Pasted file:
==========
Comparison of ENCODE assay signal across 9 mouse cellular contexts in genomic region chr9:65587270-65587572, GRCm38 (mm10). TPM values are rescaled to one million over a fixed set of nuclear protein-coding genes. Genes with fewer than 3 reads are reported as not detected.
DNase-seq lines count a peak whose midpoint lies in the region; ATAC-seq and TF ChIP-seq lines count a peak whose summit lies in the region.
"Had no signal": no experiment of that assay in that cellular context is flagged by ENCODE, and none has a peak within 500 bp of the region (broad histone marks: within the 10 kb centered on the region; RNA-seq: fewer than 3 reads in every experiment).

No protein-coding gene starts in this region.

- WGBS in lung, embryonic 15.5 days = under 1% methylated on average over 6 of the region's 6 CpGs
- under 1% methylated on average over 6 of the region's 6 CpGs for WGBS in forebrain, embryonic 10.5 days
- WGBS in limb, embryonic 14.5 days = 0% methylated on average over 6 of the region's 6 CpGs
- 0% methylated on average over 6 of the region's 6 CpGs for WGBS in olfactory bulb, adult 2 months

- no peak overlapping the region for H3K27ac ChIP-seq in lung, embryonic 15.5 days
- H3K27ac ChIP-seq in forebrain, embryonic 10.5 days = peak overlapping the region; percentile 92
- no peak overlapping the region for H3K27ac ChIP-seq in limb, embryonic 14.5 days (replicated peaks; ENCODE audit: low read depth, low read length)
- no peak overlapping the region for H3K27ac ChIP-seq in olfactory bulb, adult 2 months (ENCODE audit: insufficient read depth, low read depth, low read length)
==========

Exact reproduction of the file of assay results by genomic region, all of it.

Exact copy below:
Comparison of ENCODE assay signal across 9 mouse cellular contexts in genomic region chr9:65587270-65587572, GRCm38 (mm10). TPM values are rescaled to one million over a fixed set of nuclear protein-coding genes. Genes with fewer than 3 reads are reported as not detected.
DNase-seq lines count a peak whose midpoint lies in the region; ATAC-seq and TF ChIP-seq lines count a peak whose summit lies in the region.
"Had no signal": no experiment of that assay in that cellular context is flagged by ENCODE, and none has a peak within 500 bp of the region (broad histone marks: within the 10 kb centered on the region; RNA-seq: fewer than 3 reads in every experiment).

No protein-coding gene starts in this region.

- WGBS in lung, embryonic 15.5 days = under 1% methylated on average over 6 of the region's 6 CpGs
- under 1% methylated on average over 6 of the region's 6 CpGs for WGBS in forebrain, embryonic 10.5 days
- WGBS in limb, embryonic 14.5 days = 0% methylated on average over 6 of the region's 6 CpGs
- 0% methylated on average over 6 of the region's 6 CpGs for WGBS in olfactory bulb, adult 2 months

- no peak overlapping the region for H3K27ac ChIP-seq in lung, embryonic 15.5 days
- H3K27ac ChIP-seq in forebrain, embryonic 10.5 days = peak overlapping the region; percentile 92
- no peak overlapping the region for H3K27ac ChIP-seq in limb, embryonic 14.5 days (replicated peaks; ENCODE audit: low read depth, low read length)
- no peak overlapping the region for H3K27ac ChIP-seq in olfactory bulb, adult 2 months (ENCODE audit: insufficient read depth, low read depth, low read length)